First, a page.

"Part of becoming good is keeping the noise out of your locker room," Duke coach Mike Krzyzewski said after the Army win. "And when something good happens and you have the start of the season ... there's a lot of noise. And for us, it's not always good noise, but in this case, it was exceptional noise. Exceptional noise.
"When you have four freshmen and we don't have veterans, you have to be more mature about listening to that."
COMPLETE MEN'S BASKETBALL TOP-25 RANKINGS WEEK 2
1. Duke 2-0 (48 votes, No. 4 last week)
2. Kansas 1-0 (14 votes, No. 1 last week)
3. Gonzaga 2-0 (No. 3 last week)
4. Virginia 2-0 (2 votes, No. 5 last week)
5. Tennessee 2-0 (1 vote, No. 6 last week)
6. Nevada 2-0 (No. 7 last week)
7. North Carolina 2-0 (No. 8 last week)
8. Villanova 2-0 (No. 9 last week)
9. Auburn 2-0 (No. 11 last week)
10. Kentucky 1-1 (No. 2 last week)
11. Michigan State (No. 10 last week)
12. Kansas State 1-0 (No. 12 last week)
13. Oregon 2-0 (No. 14 last week)
14. Florida State 2-0 (No. 17 last week)
15. Syracuse 2-0 (No. 16 last week)
16. Virginia Tech 1-0 (No. 15 last week)
17. Mississippi State 2-0 (No. 18 last week)
18. Michigan 2-0 (No. 19 last week)
19. Clemson 2-0 (No. 22 last week)
20. UCLA 2-0 (No. 21 last week)
21. TCU 2-0 (No. 20 last week)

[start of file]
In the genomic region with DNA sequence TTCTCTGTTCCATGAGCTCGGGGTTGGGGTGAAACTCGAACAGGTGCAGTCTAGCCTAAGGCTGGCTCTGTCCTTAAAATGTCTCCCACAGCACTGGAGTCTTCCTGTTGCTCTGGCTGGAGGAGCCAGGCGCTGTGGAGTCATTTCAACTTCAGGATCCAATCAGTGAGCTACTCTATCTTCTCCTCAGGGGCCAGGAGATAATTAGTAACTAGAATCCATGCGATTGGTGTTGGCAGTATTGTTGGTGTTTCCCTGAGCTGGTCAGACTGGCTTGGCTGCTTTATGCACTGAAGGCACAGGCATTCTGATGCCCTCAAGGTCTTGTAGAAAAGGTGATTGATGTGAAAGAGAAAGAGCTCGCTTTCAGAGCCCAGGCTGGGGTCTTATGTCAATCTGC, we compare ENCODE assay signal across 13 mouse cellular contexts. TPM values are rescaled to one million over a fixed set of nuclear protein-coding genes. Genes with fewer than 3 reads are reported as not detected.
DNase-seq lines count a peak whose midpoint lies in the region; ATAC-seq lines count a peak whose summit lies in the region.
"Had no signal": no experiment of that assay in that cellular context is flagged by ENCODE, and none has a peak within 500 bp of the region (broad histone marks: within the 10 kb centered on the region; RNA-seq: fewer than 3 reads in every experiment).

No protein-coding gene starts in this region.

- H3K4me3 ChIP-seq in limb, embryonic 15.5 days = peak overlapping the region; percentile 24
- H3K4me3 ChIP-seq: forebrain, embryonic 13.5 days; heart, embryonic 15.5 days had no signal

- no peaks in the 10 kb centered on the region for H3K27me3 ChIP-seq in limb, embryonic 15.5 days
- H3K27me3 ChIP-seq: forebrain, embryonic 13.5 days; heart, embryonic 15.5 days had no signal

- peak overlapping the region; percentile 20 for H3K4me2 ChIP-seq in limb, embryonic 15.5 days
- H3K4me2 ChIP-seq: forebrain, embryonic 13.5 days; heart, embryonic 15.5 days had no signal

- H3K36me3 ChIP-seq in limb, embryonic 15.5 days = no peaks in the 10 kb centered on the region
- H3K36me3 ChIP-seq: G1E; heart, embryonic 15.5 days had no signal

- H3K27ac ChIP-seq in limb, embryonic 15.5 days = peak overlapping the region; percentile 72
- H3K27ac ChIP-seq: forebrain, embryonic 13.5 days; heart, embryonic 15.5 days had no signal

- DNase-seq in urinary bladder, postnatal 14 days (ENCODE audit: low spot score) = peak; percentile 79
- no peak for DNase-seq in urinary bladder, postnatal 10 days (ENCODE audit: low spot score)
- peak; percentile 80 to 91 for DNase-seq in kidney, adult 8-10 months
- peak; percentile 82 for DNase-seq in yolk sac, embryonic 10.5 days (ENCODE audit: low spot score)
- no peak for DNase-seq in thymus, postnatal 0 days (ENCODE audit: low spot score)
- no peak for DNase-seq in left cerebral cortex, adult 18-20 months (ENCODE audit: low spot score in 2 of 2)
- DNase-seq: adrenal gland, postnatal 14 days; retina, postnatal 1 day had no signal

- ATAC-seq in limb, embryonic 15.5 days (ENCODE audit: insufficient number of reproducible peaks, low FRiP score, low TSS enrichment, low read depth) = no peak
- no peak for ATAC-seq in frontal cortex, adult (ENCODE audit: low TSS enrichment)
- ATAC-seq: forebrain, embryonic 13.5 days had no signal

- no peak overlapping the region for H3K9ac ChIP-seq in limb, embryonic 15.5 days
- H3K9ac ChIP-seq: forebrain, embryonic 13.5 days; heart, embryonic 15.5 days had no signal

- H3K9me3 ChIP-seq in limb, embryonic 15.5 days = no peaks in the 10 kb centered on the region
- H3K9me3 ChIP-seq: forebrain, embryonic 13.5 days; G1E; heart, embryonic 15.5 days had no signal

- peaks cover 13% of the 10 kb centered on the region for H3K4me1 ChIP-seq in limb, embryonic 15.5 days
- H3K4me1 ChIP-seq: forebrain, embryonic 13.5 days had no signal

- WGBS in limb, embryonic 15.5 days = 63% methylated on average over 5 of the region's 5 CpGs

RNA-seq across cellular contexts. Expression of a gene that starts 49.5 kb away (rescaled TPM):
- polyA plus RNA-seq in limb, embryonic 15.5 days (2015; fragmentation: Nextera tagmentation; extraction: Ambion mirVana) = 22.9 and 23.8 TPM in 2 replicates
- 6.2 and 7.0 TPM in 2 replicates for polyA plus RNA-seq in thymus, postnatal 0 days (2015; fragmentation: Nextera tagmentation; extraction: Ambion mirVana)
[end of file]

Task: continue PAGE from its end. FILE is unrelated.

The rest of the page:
22. LSU 2-0 (No. 23 last week)
23. Purdue 2-0 (No. 24 last week)
24. Marquette 2-0 (Not ranked last week)
25. Buffalo 2-0 (Not ranked last week)
AT THE TOP
Gonzaga stayed at No. 3, followed by Virginia and Tennessee each climbing a spot to round out the top 5. Nevada, North Carolina, reigning national champion Villanova and Auburn were next, while Kentucky slid eight spots to No. 10.
There weren't any dramatic climbs beyond the Duke-Kansas change at the top. In all, 16 teams moved up this week poll, with No. 14 Florida State and No. 19 Clemson matching Duke's three-spot jump for the biggest of the week.
Twelve of the gains were merely one spot.
Kentucky's fall was the biggest for any team that stayed in the poll. The others were all modest, with four teams -- Kansas, No. 11 Michigan State, No. 16 Virginia Tech and No. 21 TCU -- falling one spot each.
There were two new teams in the poll with No. 24 Marquette and No. 25 Buffalo.
It's the first appearance for Marquette in nearly five years since last appearing at No. 25 in November 2013.
As for Buffalo, it's the first AP Top 25 appearance in program history. It comes after the Bulls got 43 points and 14 rebounds from CJ Massinburg to beat then-No. 13 West Virginia on the road -- another marquee upset for a team that beat Arizona and eventual No. 1 overall NBA draft pick Deandre Ayton in the first round of last year's NCAA Tournament.
The Mountaineers slid all the way out after losing to the Bulls, which marked their first loss in a home opener since November 2003. Washington fell out from No. 25 after a loss to Auburn.